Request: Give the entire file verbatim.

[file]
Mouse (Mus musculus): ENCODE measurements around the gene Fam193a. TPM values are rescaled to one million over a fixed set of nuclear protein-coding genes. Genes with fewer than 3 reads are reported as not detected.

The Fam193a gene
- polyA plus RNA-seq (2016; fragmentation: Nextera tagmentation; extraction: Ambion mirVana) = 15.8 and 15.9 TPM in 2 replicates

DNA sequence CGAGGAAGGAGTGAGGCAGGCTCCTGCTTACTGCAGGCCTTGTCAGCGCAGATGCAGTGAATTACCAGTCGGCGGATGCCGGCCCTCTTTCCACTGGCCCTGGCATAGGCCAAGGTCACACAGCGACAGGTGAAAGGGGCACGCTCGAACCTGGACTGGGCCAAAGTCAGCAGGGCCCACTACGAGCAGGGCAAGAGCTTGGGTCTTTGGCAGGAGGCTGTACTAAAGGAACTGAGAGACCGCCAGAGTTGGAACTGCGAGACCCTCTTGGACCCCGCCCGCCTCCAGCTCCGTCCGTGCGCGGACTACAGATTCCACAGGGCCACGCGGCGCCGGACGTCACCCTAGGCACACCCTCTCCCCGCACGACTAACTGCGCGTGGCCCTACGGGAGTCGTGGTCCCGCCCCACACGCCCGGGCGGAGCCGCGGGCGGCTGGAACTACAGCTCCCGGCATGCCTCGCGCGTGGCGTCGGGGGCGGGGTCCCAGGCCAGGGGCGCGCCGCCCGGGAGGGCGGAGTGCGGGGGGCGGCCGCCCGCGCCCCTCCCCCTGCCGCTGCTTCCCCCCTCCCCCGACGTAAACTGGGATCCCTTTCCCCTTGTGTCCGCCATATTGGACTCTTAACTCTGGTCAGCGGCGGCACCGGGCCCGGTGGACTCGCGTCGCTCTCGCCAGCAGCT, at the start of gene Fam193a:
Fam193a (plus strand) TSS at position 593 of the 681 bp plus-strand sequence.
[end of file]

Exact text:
Mouse (Mus musculus): ENCODE measurements around the gene Fam193a. TPM values are rescaled to one million over a fixed set of nuclear protein-coding genes. Genes with fewer than 3 reads are reported as not detected.

The Fam193a gene
- polyA plus RNA-seq (2016; fragmentation: Nextera tagmentation; extraction: Ambion mirVana) = 15.8 and 15.9 TPM in 2 replicates

DNA sequence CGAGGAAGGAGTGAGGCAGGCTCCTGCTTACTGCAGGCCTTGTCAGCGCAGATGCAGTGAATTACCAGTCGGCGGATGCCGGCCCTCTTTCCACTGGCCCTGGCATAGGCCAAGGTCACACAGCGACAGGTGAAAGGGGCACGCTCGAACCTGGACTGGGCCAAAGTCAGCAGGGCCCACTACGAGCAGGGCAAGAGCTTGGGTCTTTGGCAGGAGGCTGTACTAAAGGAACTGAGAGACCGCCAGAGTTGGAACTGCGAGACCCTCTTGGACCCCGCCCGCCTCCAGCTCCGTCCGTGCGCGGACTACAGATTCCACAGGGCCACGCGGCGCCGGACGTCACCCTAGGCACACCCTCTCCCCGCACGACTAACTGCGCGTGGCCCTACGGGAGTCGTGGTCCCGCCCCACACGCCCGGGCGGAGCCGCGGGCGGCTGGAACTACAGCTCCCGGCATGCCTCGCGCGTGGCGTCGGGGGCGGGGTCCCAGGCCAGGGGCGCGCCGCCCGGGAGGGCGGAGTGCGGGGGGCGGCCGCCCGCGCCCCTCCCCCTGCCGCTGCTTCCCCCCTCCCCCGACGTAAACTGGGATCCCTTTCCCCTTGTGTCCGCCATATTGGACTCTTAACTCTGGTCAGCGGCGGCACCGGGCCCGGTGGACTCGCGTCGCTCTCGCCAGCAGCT, at the start of gene Fam193a:
Fam193a (plus strand) TSS at position 593 of the 681 bp plus-strand sequence.